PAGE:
Tuesday, March 1, 2011

In the details

Twenty years of use have taken its toll on our kitchen. Replacement hinges gave spring back to tired cabinet doors. A coat of Varathane protected exposed patches where cabinet finishes had deteriorated. I even scrubbed the artfully arranged vignettes of kitsch sitting atop our high cabinets. And I have contemplated which color to paint our red walls that appear to have faded into dusty rose. Anything…but a remodel. I have resisted a kitchen remodel, much like I have resisted the discomfort of change in other areas of my life. Remodeling does not come without upheaval.

I stopped by a tile store more than a year ago…just to look. Thankfully, more important life details preempted a change in tile. The last child graduated high school and launched off to Canada. Another one and his family moved 3,000 miles away. The other, also with family, has been off-and-on employed. And my father, also 3,000 miles away, has been struggling with his health. Loving diversions stretch from Orlando to Canada to Burbank.

I had tolerated and eventually adapted to problem areas in our kitchen over the years. I knew which two burners worked on our five-burner stovetop. I stopped using the island sink because the faucet sprayed everywhere and the disposal leaked. The countertop surrounding the main sink had dulled over time. The drinking water faucet dribbled more from the handle than the spout. The malfunctions and loss of sparkle stared back at me in the kitchen…and in the bathroom mirror.

And then one day in the quiet of our empty household, I allowed a glint of possibility to peek through my resistance. Somehow, this little invitation to change offered more than a fully functioning and bright kitchen. New sinks, faucets and stovetop snowballed into new countertops, a never-before backsplash and a replacement fireplace that actually radiated warmth. The options were mind-boggling. Yet I labored over each choice, one at a time.

The original ovens, microwave and dishwasher are white; they still work and I cannot rationalize changing them out. The new stovetop is stainless. And the residual radical from last year’s word shows up in the choice of muted black sinks. Something white, something black, and something stainless…kind of like the details of everyday life.

Our new countertop unites everything together visually. A geologist might call it gneiss or metamorphosed granite. The stone vendor calls it Saturnia. I call it swirls of sparkles and galaxies in the nighttime sky. I wipe up spills glancing down into the swirls of universes and see beyond the walls of my kitchen. Having reluctantly allowed this change and painstakingly selected the countertop, this was the perfect choice. What I thought my impervious universe of countertop was recently assaulted by a little spice jar slipping from my hands. A divot the size of a split pea appeared. But from my perspective, it was a celestial black hole.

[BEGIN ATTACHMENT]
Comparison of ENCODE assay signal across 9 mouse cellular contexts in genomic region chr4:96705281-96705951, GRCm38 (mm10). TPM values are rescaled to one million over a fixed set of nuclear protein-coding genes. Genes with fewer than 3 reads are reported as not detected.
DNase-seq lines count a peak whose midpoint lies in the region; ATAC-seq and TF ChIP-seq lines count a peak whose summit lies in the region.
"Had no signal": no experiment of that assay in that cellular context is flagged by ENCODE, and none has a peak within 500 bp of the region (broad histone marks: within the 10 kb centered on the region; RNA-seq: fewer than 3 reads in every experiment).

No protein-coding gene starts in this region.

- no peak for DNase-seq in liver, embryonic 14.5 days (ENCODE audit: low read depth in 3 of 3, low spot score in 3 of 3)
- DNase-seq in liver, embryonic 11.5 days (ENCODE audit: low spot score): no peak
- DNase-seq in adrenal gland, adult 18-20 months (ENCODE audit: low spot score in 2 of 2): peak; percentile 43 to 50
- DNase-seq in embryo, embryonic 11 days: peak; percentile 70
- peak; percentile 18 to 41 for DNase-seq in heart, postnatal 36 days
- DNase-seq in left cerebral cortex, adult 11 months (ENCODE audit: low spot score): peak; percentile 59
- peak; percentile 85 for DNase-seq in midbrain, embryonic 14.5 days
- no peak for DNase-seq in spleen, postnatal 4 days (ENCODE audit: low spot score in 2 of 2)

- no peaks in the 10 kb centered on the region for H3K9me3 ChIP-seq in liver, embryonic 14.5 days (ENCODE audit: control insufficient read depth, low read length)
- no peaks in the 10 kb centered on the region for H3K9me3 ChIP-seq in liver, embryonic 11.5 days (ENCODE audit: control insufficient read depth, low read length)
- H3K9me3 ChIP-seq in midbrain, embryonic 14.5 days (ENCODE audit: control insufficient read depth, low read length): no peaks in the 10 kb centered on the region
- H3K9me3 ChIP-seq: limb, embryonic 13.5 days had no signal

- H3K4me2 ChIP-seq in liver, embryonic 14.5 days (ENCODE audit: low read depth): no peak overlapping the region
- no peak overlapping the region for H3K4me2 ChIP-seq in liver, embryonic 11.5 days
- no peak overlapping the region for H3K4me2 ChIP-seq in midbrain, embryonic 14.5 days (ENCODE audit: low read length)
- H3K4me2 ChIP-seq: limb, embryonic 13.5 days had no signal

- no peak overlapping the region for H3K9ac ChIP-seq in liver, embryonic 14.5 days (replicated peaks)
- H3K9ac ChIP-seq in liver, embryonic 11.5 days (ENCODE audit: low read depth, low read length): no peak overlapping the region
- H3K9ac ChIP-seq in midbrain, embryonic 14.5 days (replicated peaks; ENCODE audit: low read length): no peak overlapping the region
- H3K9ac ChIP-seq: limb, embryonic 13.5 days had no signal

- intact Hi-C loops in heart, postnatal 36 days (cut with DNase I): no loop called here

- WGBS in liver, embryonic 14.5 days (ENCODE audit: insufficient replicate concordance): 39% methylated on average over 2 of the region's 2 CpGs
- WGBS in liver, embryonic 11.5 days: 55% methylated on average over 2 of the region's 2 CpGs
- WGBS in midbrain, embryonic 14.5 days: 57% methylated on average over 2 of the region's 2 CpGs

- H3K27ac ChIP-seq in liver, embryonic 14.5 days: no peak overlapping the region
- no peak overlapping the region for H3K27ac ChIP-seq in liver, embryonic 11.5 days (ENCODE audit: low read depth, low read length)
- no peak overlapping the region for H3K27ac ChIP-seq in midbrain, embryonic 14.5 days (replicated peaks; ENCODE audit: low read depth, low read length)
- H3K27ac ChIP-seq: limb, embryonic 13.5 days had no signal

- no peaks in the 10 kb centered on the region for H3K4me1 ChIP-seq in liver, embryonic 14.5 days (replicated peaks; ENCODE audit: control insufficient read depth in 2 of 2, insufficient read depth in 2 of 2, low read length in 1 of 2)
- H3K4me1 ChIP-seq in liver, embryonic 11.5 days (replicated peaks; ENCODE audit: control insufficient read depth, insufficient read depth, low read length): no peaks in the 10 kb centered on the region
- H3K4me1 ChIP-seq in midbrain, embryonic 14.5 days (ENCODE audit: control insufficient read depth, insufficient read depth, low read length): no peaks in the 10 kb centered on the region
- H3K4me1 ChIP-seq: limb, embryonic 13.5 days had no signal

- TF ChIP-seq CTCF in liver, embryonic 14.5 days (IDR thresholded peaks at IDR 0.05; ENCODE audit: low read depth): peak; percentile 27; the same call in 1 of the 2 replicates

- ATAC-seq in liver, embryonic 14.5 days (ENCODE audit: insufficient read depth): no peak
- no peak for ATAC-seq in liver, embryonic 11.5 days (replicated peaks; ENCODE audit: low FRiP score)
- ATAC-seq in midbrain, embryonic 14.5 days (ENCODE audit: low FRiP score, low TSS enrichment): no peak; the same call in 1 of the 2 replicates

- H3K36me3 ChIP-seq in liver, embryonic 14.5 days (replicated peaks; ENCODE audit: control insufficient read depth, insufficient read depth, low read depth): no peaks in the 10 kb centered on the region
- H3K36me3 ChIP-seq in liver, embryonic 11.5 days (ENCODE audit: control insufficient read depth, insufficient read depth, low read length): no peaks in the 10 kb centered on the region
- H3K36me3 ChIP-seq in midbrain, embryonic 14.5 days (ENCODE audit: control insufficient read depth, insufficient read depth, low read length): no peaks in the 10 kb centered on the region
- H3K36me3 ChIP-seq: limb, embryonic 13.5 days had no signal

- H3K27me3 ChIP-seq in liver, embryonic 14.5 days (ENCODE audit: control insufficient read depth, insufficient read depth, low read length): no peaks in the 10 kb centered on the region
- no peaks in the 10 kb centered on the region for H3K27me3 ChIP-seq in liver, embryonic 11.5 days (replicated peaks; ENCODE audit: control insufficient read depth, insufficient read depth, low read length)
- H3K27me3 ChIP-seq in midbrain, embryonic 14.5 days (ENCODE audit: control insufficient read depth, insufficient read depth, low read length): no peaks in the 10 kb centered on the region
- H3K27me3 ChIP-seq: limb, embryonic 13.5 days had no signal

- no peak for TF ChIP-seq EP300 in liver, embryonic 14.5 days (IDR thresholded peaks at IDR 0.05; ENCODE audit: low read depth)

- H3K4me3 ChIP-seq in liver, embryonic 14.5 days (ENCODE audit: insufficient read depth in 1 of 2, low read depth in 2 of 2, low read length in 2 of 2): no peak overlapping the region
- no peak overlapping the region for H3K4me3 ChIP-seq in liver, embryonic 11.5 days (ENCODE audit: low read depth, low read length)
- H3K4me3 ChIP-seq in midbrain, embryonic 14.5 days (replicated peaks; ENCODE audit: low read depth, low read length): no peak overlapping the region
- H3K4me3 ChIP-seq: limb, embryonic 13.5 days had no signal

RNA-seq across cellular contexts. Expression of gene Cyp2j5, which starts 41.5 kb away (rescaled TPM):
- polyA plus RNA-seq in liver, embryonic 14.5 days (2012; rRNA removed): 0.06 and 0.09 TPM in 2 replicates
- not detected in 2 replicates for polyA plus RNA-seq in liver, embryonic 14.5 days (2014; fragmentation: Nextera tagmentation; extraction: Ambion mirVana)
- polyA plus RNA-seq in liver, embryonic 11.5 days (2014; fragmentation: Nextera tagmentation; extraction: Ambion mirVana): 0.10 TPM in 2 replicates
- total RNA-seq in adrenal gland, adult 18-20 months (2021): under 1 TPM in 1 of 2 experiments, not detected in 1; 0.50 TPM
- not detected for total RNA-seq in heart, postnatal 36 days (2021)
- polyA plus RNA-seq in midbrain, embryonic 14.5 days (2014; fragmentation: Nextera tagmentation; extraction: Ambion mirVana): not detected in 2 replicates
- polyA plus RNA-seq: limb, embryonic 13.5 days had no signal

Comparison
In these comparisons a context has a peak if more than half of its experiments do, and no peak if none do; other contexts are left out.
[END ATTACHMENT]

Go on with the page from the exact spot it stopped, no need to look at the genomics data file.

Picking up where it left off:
I took Saturnia for granite and thought it would perform like indestructible granite. I took my mother for granted and thought that she would never leave. I took birth control for granted and thought my abortion as the freedom-of-choice solution to an unplanned pregnancy. Why did I not recognize that no material is without flaws? Why did I not recognize that my mother felt less than and many of her choices reflected her desperation for self-respect. Why did I not recognize that my decision to choose abortion more than 25 years ago had much to do with determining not to be like my own vulnerable mother? The tragedy of assumptions, flawlessness and desperation can be much deeper than a superficial divot.

Our kitchen is yet unfinished, like me. The installation of remaining counters and backsplash is imminent. Choosing the new paint color will not be without scrutinizing variations of taupe painted here and there. And the divot…it can be repaired by the Rock Doc. “You don’t need to be protective of your Saturnia,” the stone vendor assured me. “It can handle it.”

The weight of responsibility lifted from my chest and my heart relaxed into spaciousness. The lessons kept giving and my heart kept receiving. Change takes effort. Divots happen. Repairs are to be handled by someone who knows the true nature of the materials involved and is in the business of restoring what’s damaged. Thanks for the trials of change, God. You are my Rock Doc. And I don’t mind catching sight of your handprints all over my new countertop.